In the pantheon of Philippine Mythology, it isn’t enough to be terrified by creatures that will cause your death and devour your flesh. Nope, you must also worry about what will happen after your untimely demise. Enter, the BAL-BAL.
Stories say the Bal-Bal is a creature who steals corpses to feed on the rotting flesh – using sharp claws and teeth for tearing through muscle and bone. Once the Bal Bal has fed, it will leave the trunk of a banana tree in the coffin, creating an illusion of the stolen body.
The physical attributes of the Bal-Bal have been adopted into many other tales of flesh eating creatures throughout the Philippines – such as the Visayan version of the Aswang, the Amalanhig, and the Busaw. Modern tales of the Bal-Bal say he walks in regular human form until drenched by the light of the full moon, where he will shape-shift into a disfigured bone collector. Other stories say if you utter his name “Bal-Bal” (I do not recommended trying this at home), he will seek you out and devour your flesh.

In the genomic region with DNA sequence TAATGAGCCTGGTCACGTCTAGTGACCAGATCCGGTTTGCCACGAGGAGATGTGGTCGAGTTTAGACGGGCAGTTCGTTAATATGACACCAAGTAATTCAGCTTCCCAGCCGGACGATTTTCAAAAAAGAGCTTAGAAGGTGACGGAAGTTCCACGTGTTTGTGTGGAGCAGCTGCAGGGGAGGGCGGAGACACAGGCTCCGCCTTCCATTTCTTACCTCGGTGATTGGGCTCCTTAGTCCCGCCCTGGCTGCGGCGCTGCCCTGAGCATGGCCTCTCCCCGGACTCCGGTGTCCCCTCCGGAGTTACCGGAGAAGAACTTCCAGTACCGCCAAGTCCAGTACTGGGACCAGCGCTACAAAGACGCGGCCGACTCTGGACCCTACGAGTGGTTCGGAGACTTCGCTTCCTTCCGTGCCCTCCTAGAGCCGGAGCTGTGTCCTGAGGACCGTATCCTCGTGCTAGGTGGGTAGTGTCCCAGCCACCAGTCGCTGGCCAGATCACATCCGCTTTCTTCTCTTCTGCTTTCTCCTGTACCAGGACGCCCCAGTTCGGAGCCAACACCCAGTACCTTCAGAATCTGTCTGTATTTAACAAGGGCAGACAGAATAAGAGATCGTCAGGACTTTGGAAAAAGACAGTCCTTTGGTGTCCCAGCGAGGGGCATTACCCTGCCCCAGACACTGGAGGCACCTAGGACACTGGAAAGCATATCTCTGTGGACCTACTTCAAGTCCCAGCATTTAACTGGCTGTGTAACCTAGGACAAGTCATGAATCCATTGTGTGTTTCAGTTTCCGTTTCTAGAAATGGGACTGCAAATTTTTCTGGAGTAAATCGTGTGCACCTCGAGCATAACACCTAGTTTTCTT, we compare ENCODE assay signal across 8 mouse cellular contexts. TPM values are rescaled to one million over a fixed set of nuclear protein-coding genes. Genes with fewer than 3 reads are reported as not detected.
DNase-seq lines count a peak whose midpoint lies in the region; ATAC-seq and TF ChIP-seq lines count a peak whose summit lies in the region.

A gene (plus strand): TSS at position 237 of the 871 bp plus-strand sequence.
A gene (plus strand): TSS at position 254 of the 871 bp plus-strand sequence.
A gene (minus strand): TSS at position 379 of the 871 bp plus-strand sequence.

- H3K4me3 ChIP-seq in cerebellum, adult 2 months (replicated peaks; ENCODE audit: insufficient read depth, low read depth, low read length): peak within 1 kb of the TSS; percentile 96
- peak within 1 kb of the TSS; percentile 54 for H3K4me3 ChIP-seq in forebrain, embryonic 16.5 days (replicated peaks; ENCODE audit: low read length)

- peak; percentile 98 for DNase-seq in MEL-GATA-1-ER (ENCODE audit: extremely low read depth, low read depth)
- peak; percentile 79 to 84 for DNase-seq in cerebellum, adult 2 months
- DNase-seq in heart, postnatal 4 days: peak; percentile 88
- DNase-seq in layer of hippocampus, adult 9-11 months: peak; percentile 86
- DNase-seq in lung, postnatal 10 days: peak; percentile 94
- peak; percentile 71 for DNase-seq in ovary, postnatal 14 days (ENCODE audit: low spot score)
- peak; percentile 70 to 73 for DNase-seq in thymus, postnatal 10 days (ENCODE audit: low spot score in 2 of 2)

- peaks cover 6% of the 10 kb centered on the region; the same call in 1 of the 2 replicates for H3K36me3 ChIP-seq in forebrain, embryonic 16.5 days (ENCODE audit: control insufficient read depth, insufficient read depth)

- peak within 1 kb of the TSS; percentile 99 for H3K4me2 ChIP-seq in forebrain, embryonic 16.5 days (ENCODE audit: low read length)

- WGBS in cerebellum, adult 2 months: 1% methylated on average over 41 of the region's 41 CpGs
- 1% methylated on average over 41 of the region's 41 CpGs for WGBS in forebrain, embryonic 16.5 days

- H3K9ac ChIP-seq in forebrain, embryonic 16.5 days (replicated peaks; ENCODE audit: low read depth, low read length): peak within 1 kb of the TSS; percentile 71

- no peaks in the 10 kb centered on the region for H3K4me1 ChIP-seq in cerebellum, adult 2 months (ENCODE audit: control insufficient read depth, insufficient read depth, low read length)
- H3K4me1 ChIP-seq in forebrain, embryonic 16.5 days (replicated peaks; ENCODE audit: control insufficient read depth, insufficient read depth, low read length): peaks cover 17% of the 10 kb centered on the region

I became curious as to how this story could have originated, so I did some research to devise a theory.
In The Creatures of Philippine Lower Mythology, Dr. Maximo Ramos credited tales of the Bal-Bal back to the Tagbanua people. The Tagbanua are mainly found in the central and northern regions of Palawan. Research has shown that the Tagbanua are possible descendants of the Tabon Man; thus, making them one of the original inhabitants of the Philippines – dating back an estimated 40,000 years. The many ceremonial feasts punctuating Tagbanua life are based on a firm belief in a natural interaction between the world of the living the world of the dead.